European Union Tackles Small Engine Emissions

BRUSSELS, Belgium, December 26, 2000 (ENS) - Drawing heavily on rules already in place in the United States, the European Commission has proposed a law governing air pollutants from petrol driven non-road mobile equipment, such as lawnmowers and other garden tools.

The directive will establish the first ever European Union limits on such machinery and it follows agreement of similar limits on non-road diesel engined machinery in 1997.


One old gas powered lawn mower running for an hour emits as much pollution as driving 650 miles in a 1992 model automobile. (Photo courtesy Sacramento Air Quality Management District)
As proposed by the European Commission, the directive requires the European Union's 15 member states to set limits on carbon monoxide, hydrocarbons and nitrogen oxides for seven different engine types.

This will be achieved in two steps. The first of these will be within 18 months of the law's adoption and the second between 2004 and 2010, depending on engine type.

Once implemented, engine emissions will fall by up to 85 percent compared to current levels, the Commission says. Fuel consumption will drop by up to 30 percent, which will reduce carbon dioxide emissions.

The Commission says the law is needed because even though emissions from this source are relatively minor, they are growing as a percentage of overall combustion engine emissions. That is because limits already agreed for vehicle engines are beginning to bite.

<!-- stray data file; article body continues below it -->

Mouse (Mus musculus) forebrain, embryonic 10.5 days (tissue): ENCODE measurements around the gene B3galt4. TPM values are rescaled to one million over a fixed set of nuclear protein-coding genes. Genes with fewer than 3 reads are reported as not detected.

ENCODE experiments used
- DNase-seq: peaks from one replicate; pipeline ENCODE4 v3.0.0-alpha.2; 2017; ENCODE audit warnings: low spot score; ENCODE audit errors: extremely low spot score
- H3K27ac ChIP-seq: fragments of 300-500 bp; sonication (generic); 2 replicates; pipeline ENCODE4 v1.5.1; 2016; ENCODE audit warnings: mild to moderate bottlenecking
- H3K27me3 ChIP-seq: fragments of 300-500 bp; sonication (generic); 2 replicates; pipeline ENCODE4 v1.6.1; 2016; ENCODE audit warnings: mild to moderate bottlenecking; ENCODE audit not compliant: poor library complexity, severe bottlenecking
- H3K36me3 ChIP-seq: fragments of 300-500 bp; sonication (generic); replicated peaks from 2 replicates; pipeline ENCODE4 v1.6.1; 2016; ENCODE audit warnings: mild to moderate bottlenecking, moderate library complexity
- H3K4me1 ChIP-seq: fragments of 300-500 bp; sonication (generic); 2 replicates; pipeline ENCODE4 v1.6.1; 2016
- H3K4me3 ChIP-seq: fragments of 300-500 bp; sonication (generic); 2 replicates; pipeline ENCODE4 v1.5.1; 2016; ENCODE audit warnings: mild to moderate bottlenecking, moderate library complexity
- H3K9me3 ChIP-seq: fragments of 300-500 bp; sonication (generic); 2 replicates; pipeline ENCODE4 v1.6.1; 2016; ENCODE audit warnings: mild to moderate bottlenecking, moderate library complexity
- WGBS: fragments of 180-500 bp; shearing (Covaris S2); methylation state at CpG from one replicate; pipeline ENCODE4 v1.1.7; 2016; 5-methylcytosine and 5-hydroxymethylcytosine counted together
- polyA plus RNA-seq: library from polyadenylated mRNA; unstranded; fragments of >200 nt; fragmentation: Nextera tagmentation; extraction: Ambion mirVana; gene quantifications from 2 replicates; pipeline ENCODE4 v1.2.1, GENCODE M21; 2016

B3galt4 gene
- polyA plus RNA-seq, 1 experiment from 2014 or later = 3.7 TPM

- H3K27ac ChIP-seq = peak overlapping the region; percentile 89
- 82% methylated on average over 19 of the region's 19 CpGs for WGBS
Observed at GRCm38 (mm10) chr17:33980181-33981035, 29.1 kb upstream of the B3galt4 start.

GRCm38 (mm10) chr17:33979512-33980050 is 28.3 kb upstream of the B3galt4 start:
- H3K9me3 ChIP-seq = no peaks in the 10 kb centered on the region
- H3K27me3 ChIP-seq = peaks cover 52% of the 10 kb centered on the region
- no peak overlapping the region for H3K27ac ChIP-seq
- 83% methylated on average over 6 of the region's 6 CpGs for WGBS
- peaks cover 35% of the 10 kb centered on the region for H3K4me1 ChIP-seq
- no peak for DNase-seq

But the real novelty of the plans is a provision allowing companies to "borrow and trade" to ensure their products meet the stage two limits. For instance, producers could market an engine whose emissions exceed the limits provided that other engine types in their portfolio compensate by emitting correspondingly less.

They could also "bank" credits achieved in this way for use in subsequent years, and even sell them to manufacturers having trouble meeting the limits for their own engines.

The law is closely based on legislation in place in the U.S. since 1997 and being prepared in Japan. It will, says the Commission, create "worldwide alignment" of emission standards for these equipment types.

Trading emissions is a distinctly American concept. The Commission admits it will "create some uncertainties," having "never been used before [at European Union level] in this field."

It will review the planned scheme and may suggest changes before it is due to take effect.


{Published in cooperation with ENDS Environment Daily, Europe's choice for environmental news. Environmental Data Services Ltd, London. Email:}